People who come to see us will often stare and have a disengaged quality in their eye contact, as if the mind is not really present with what they are looking at. This disengaged quality is some degree of dissociation. In some way this person is overwhelmed and it is showing up in their visual system. The amount of dissociation may not be so much that they wouldn’t feel the pain of being dismembered, but it may be enough to avoid hearing their parents arguing yet again, or seeing the sign on the highway indicating their exit, or even noticing the beauty of a flower as they walk by. People may describe this experience as feeling spacey, or preoccupied with something else. It’s an experience of not being present, of not being in the here and now.
As Dr. Bates said, poor eyesight is due to mental strain. Mental strain is caused by stress. Stress is a form of fear. As we have seen, our physiological response to fear is automatic and out of our conscious control. When the strain is temporary the system returns to its normal strain-free state. The eyes stop staring, the pupils return to an appropriate size, the muscles relax, the heart rate reduces and the breathing normalizes. When the straining becomes chronic, however, the system may not return to its normal state, but stay frozen. The eyes may chronically stare, vision is impaired and dissociation increases and becomes more common. This conference is about improving vision. Having discussed some of the problems let’s explore what can be done about them. It is my opinion that vision can be improved in a variety of ways, but what seems to be a basic requirement is that the person be embodied.
Being embodied is the opposite of being dissociated. It is about being aware of the body and its sensations, rather than ignoring them. It means being “home behind the eyes in order to see,” as Janet Goodrich said. This is not necessarily an easy thing to do for people who are in the habit of dissociating from fear or stress. Of course, there are those who dissociate and maintain their good vision. It is not their eye muscles that get frozen. They freeze somewhere else.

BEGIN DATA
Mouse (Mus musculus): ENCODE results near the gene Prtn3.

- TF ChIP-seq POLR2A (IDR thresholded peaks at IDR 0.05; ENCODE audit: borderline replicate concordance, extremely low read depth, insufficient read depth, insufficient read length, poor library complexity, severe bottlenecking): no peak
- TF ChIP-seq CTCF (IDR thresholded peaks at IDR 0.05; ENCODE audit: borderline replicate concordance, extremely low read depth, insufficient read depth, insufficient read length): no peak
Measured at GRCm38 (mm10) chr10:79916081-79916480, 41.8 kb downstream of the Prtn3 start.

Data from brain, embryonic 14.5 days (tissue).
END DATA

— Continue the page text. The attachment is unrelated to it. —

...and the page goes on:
About seven years ago I began to teach people a way to be embodied so they could see more comfortably and clearly. I call the experience Seeing From The Core. This is a way of seeing and a technique to help you to get there. It is a method that encourages the resolution of habitual freezing and dissociation. It supports our being in the here and now. It is a way to see that helps us be more in touch with what is happening on the inside of ourselves while, at the same time being aware of the outside.
This technique explores the central line of the body. It relates to the spine and spinal cord, as well as to the chakras, the flow of chi and other energetic paradigms. The center or mid-line is especially important in vision because our two eyes need to coordinate around this line in order to work well together. Once the student has learned to find this central, energetic line, she/he finds the place on it that is the most comfortable, and rests there. Most people have a place inside themselves that is familiar and feels like home. For instance, one person may have done a great deal of martial arts, and centering in the belly is easiest. For another, centering in the chest is more natural. We each have our preferences and styles. In addition, vision is not always the primary sense we are using at any given moment. We cannot attend equally to what we are hearing, seeing and sensing. One sense must be the most important, or “the figure”, while the others are less important, or “the ground.” (Kohler)